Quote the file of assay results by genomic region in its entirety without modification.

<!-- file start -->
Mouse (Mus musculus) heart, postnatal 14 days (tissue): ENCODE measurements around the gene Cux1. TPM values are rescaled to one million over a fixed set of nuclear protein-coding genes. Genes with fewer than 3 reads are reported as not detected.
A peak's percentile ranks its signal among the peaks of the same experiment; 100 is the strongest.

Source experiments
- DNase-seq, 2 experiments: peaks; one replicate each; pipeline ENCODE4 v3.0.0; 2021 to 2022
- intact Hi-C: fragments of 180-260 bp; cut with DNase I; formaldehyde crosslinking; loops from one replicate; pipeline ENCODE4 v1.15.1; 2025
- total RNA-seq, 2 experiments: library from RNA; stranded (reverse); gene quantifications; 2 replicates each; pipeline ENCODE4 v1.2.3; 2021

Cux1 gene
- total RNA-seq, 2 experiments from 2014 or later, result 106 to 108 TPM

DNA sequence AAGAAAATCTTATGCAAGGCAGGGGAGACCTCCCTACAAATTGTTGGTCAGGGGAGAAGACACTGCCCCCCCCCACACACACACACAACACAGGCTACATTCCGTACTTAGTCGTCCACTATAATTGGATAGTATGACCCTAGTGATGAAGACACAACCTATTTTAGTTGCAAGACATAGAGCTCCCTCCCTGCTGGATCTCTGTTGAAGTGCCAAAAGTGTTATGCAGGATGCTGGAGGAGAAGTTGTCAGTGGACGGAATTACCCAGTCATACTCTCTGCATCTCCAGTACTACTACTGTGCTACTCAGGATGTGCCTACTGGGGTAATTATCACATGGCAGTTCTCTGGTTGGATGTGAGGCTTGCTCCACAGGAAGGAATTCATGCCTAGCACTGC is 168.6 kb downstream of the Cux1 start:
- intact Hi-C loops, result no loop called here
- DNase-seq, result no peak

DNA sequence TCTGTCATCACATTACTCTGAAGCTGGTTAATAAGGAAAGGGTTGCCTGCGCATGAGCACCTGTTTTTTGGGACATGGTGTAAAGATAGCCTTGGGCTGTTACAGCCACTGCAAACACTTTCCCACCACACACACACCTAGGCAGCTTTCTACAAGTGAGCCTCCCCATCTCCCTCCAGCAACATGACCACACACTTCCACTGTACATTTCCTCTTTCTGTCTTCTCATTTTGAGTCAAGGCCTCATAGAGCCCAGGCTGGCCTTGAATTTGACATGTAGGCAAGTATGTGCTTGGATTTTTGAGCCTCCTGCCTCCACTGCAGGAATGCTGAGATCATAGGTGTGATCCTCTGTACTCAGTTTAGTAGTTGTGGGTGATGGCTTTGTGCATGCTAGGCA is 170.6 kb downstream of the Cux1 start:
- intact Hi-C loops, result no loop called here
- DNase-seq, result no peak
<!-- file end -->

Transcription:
Mouse (Mus musculus) heart, postnatal 14 days (tissue): ENCODE measurements around the gene Cux1. TPM values are rescaled to one million over a fixed set of nuclear protein-coding genes. Genes with fewer than 3 reads are reported as not detected.
A peak's percentile ranks its signal among the peaks of the same experiment; 100 is the strongest.

Source experiments
- DNase-seq, 2 experiments: peaks; one replicate each; pipeline ENCODE4 v3.0.0; 2021 to 2022
- intact Hi-C: fragments of 180-260 bp; cut with DNase I; formaldehyde crosslinking; loops from one replicate; pipeline ENCODE4 v1.15.1; 2025
- total RNA-seq, 2 experiments: library from RNA; stranded (reverse); gene quantifications; 2 replicates each; pipeline ENCODE4 v1.2.3; 2021

Cux1 gene
- total RNA-seq, 2 experiments from 2014 or later, result 106 to 108 TPM

DNA sequence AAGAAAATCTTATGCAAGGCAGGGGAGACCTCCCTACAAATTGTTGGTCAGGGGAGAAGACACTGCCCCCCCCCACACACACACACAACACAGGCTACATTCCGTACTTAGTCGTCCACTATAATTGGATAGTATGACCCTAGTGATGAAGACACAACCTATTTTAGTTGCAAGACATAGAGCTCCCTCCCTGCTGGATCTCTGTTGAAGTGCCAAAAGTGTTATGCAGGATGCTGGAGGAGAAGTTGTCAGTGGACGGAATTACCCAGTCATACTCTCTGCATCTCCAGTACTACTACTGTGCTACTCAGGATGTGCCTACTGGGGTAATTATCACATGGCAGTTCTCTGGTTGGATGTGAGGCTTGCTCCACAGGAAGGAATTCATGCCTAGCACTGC is 168.6 kb downstream of the Cux1 start:
- intact Hi-C loops, result no loop called here
- DNase-seq, result no peak

DNA sequence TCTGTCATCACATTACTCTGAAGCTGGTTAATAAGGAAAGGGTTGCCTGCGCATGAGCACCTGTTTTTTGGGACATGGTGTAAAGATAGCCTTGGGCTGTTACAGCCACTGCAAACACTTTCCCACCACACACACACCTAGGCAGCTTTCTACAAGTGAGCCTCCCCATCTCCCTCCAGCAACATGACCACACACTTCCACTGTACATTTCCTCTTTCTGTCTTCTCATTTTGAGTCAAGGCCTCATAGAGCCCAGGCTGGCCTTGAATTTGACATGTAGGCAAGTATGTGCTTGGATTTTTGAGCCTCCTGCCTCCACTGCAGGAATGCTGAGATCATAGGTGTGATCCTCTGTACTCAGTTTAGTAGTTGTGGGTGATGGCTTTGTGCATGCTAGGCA is 170.6 kb downstream of the Cux1 start:
- intact Hi-C loops, result no loop called here
- DNase-seq, result no peak